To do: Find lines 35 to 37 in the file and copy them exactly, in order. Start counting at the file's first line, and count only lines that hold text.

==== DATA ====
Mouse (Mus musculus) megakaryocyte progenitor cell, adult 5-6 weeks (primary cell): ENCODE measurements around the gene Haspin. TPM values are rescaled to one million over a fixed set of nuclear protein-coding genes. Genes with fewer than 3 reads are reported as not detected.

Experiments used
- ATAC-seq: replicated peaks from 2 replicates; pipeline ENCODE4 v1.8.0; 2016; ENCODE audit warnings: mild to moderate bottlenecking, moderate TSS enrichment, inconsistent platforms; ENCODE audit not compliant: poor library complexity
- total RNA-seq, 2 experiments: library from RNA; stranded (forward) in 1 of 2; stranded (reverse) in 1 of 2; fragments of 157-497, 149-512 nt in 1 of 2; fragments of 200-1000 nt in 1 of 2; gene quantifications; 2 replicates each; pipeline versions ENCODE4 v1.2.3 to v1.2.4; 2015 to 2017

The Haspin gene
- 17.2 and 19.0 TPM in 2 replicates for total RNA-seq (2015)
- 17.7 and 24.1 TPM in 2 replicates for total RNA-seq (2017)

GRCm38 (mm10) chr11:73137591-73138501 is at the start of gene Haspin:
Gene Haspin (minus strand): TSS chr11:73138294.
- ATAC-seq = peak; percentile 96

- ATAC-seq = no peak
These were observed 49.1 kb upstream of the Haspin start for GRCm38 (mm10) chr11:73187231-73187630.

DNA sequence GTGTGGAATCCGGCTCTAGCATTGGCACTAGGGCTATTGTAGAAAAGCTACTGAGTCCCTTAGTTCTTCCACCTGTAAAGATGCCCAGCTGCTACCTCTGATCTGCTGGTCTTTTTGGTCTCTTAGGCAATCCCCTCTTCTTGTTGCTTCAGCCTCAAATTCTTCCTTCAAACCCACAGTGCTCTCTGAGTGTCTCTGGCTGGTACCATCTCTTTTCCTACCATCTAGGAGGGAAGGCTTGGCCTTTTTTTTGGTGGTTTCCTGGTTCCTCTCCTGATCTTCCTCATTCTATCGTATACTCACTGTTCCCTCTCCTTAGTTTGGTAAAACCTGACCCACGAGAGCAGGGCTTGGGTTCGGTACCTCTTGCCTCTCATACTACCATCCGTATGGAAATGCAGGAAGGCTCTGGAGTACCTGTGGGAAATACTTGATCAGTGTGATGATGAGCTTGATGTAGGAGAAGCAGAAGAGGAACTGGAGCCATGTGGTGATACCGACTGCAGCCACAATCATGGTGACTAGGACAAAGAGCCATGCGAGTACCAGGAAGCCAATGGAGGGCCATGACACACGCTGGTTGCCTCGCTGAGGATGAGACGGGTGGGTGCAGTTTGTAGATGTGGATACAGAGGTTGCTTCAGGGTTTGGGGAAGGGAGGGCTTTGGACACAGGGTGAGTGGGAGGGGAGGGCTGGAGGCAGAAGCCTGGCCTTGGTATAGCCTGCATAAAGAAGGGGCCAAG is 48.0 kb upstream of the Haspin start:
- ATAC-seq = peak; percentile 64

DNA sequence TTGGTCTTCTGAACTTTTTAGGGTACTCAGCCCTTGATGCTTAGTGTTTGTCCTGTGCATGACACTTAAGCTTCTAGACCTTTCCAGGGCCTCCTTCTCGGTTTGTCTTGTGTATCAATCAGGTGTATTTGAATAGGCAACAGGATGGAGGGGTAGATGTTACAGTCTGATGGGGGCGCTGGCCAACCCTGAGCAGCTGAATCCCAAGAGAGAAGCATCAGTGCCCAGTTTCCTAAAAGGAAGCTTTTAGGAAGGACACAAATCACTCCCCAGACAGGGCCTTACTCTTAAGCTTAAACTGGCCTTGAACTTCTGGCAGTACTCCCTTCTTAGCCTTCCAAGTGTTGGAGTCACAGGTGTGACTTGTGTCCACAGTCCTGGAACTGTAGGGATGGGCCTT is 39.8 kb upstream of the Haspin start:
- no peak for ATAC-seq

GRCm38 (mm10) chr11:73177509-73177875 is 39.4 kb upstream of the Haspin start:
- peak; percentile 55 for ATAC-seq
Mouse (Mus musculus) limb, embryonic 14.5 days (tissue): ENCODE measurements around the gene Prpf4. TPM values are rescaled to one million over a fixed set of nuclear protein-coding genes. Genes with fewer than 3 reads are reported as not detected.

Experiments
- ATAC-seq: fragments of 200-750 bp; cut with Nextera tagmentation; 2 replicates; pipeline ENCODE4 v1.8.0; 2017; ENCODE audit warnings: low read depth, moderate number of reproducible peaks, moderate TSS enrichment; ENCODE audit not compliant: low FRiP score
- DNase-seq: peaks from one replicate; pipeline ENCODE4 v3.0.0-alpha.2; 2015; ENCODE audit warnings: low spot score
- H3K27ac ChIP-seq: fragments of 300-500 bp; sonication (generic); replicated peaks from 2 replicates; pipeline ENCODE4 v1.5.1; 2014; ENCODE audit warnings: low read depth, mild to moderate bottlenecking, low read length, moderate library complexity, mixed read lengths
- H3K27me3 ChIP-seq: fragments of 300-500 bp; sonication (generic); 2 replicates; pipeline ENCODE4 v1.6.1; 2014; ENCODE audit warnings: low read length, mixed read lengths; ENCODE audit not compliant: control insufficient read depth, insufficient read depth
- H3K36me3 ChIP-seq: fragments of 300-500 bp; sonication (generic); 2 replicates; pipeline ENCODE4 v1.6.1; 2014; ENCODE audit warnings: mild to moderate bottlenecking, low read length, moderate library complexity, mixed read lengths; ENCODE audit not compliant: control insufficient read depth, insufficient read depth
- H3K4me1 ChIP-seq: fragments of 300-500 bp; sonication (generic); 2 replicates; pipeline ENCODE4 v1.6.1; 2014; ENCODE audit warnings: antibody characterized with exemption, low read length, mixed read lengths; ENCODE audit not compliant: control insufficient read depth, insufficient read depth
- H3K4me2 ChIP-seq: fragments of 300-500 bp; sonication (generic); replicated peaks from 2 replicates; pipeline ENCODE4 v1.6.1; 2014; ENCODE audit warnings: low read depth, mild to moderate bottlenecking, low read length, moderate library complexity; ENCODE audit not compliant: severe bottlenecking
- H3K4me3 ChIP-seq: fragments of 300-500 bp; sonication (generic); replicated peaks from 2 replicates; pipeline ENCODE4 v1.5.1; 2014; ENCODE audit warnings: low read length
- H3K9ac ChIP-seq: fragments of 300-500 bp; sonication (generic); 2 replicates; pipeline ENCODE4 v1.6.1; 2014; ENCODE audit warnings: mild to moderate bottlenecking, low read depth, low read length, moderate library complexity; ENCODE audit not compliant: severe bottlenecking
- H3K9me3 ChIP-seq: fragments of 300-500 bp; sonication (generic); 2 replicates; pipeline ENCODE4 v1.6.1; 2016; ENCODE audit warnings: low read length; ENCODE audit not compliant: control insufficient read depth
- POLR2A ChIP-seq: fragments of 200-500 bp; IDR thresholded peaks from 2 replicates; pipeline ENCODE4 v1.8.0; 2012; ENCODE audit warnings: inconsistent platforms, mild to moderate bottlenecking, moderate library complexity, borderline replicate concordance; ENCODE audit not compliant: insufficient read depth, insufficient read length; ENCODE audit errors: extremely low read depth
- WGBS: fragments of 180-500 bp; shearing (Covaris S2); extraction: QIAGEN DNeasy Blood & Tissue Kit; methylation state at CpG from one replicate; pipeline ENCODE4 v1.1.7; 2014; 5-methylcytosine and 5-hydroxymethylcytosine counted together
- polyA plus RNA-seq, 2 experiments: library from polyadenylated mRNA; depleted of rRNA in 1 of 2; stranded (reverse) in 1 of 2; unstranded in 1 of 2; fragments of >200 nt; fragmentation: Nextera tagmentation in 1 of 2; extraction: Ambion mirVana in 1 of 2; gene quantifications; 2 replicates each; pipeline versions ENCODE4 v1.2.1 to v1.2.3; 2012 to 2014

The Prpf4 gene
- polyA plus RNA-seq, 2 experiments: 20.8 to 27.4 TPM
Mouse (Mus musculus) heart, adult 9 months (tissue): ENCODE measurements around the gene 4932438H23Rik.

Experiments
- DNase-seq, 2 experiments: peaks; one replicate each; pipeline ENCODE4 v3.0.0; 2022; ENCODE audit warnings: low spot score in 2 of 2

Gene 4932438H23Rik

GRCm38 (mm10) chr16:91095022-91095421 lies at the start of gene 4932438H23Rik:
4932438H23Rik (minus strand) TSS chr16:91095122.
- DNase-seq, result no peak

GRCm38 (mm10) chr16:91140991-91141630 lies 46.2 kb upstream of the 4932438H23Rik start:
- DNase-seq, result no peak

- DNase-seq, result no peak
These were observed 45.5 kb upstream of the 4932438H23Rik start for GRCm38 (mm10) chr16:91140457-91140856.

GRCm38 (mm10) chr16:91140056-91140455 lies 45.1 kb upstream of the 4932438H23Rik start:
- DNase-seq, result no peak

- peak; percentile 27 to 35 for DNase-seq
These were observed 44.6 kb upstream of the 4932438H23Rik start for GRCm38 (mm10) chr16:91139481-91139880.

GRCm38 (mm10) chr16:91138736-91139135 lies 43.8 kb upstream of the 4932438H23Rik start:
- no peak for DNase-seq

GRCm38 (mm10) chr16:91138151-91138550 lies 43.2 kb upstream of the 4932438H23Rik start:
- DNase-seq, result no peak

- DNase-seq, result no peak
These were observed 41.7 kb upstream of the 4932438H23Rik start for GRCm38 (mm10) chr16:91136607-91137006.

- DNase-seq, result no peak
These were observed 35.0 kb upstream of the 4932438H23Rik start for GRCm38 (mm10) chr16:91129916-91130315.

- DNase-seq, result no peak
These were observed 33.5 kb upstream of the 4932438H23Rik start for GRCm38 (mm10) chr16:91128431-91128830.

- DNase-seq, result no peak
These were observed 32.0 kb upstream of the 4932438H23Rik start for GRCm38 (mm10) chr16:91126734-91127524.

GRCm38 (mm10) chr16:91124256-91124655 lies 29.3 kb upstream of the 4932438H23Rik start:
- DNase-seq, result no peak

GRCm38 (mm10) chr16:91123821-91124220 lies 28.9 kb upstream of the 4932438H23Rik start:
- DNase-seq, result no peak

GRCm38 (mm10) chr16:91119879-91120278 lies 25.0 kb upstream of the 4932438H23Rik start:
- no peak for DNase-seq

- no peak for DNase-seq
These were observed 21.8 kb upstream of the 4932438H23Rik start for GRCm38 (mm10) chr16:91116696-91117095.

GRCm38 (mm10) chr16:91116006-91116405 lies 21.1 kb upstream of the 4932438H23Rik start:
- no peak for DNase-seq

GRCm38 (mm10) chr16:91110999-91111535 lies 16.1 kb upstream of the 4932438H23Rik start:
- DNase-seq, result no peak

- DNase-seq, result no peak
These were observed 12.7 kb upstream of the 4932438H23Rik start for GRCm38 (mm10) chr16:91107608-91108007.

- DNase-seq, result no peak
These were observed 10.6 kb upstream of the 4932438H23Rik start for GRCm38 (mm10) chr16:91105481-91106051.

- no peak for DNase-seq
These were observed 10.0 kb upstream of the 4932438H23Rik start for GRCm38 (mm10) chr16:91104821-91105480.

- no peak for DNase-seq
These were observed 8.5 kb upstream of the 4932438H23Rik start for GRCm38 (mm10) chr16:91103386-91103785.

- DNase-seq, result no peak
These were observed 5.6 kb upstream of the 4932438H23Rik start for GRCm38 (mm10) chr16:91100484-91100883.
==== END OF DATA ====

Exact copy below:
- polyA plus RNA-seq, 2 experiments: 20.8 to 27.4 TPM
Mouse (Mus musculus) heart, adult 9 months (tissue): ENCODE measurements around the gene 4932438H23Rik.

Experiments